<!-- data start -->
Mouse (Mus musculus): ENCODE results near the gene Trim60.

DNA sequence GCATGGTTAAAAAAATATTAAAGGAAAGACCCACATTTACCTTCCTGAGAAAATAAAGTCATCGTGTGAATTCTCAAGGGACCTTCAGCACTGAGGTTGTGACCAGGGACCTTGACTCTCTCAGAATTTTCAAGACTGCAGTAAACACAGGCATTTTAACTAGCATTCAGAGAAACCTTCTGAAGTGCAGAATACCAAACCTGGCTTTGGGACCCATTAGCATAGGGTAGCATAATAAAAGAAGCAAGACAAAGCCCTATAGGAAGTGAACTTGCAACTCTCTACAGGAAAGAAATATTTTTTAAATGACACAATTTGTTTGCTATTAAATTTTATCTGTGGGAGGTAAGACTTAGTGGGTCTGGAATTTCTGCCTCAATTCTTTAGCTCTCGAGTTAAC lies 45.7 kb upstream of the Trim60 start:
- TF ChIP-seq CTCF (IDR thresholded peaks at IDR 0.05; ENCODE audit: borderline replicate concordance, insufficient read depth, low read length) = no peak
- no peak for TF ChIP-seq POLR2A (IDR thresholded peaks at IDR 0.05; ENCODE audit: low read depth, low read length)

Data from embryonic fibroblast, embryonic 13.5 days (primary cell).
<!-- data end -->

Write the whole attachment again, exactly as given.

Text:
Mouse (Mus musculus): ENCODE results near the gene Trim60.

DNA sequence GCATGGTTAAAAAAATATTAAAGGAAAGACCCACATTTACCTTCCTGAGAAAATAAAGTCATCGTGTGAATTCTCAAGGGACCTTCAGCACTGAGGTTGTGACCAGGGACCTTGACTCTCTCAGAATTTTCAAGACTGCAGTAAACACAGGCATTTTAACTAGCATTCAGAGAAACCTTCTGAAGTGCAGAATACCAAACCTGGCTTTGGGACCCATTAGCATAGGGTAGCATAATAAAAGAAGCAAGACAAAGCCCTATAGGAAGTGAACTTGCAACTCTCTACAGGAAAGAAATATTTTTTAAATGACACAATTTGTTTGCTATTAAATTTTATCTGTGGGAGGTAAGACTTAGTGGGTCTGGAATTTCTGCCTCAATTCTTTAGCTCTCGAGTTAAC lies 45.7 kb upstream of the Trim60 start:
- TF ChIP-seq CTCF (IDR thresholded peaks at IDR 0.05; ENCODE audit: borderline replicate concordance, insufficient read depth, low read length) = no peak
- no peak for TF ChIP-seq POLR2A (IDR thresholded peaks at IDR 0.05; ENCODE audit: low read depth, low read length)

Data from embryonic fibroblast, embryonic 13.5 days (primary cell).